Juan Martinez grew up in South Central Los Angeles, but the opportunity to explore the Grand Teton shaped a deep appreciation for the outdoors. Juan D. Martinez is Director of Leadership Development and Natural Leaders Network for the Children & Nature Network. In 2011, Juan was named a National Geographic Emerging Explorer and represents The North Face as an ambassador for outdoor exploration. In 2012 he became the youngest member in history of the Sierra Club Foundation Board. He reached the Summit of the Grand Teton in 2010 with mountaineer Conrad Anker.  Juan is now serving as Explorer In Residence at The Murie Center. He dedicates his energy to connecting all people with the outdoors.



Q: Growing up in inner-city Los Angeles how were you first inspired to get outside and start exploring? 
A:  As a young kid I had the natural rambunctiousness to get out and play outdoors. I remember once, around 8 or 9 years old, they dumped some gravel on the street in our neighborhood. I immediately grabbed my friends to go ‘climb the mountain.’ We played there for hours, I still remember pretending we were on a huge mountain, falling and saving each other.  My mom also had a garden in the backyard where she grew vegetables and herbs and I remember working on that garden with her every night, watering, trimming etc.

Q: In your presentation at National Geographic you talked about joining Eco Club in high school, how did that happen? 
A: My Freshman year of high school I got detention from my science teacher for refusing a pop-quiz. The teacher gave me two options: stay in detention for the entire semester or Eco Club.  I was a football player, and Eco Club wasn’t something I was interested in, but it was better than detention.  The first day at Eco Club Mrs. Pepin handed me a bag of seeds and I started planting in the garden.

Q: How did your experience with ECO Club lead to your involvement in the movement to get people connected to the outdoors? 
A: In high school I played into the quiet, dark, tough, intimidating type of guy, so I didn’t socialize much in Eco Club. The one thing people knew was not to mess with my jalapeños, those were my jalapenos! More so, those Jalapenos would make salsa for my Mom and I could not wait to show her what I accomplished.  Towards the end of the semester Mrs. Pepin suggested I applied for a scholarship up to Wyoming at the Teton Science Schools. During those two weeks in August, I realized that just as I was connected to the stars so to was my community back home and that people need that sense of belonging. I made a commitment that I would stay and do my part to empower communities.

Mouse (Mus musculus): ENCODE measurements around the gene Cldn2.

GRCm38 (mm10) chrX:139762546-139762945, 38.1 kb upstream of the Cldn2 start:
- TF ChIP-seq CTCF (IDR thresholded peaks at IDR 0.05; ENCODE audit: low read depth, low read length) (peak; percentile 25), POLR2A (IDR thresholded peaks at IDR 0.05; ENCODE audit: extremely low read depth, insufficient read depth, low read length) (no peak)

Q: What is your favorite memory of connecting with the outdoors? Where were you? What were you doing? 
A: The trip to Wyoming when I was 15 was the first trip I had where I saw more stars then I could count for the first time in my life! It was a peaceful moment that enlightened me. The next day I woke up to see the Grand Tetons in all their majesty rise from the valley. I was done, hook, line and sinker! Almost ten years later I stood at the summit of The Grand Teton with Conrad Anker, to climb that mountain was a sweet joy and to do it with Conrad was just epic!

Q: What does it mean to you to be named a National Geographic Emerging Explorer? 
A: It means that there’s something out there that really justifies what I’m doing. Connecting people with nature is not a soft issue, it’s something the world needs right now.  National Geographic is a 100+ year old institution, it’s not only that I got an award from an organization, it’s like a legacy was bestowed upon me. Now the challenge is to follow the other explorers, like Bob Bollard {who found the Titanic}, and move my issue to become part of the larger movement to shape this world with a tomorrow that we all want to be a part of.

I’m looking at the internal frontier, and learning what our frontier is.  This new nature movement, it’s not just environmentalism, it’s connecting to the earth. If we’re able to do that, I think we will be able to work on a lot of other problems.

Q:  What do you plan to do with your awarded prize? 
A: To start, I am taking kids camping and working on some of the raised garden beds in and around the community.

Q: These days, what is your favorite outdoor activity? 
A: Cycling and mountain biking. Last time I was in DC in March, IMBA invited me mountain biking, and we went to Occoquan Regional Park, VA, it was so much fun. Now, I like to ride in and around LA and hit the local LA parks.

Q: What are some ways to connect with the outdoors if you live in the city? 
A: My immediate connection to the outdoors now is a little garden I have in front of the apartment, it’s calming to work in the dirt. I take off my watch and leave my cell phone behind. That’s my constant connection.  Also, LA has the largest natural urban park in the US, Griffith Park, a natural park (unlike other man-made parks), I can hike or go horseback riding. It is also home to the Zoo and miles of great trails.
And of course the beach: it’s only 30 minutes away. You can get lost, hang in the sand and hear the waves, it’s a great way to spend the day outdoors.

Q: What’s one piece of advice you’d like to share with the youth delegates across the country? 
A:  Believe in yourself, nothing is out of realm. I never thought about being here with National Geographic, but here I am. Stay true to yourself, be authentic and believe in the power of empowering others.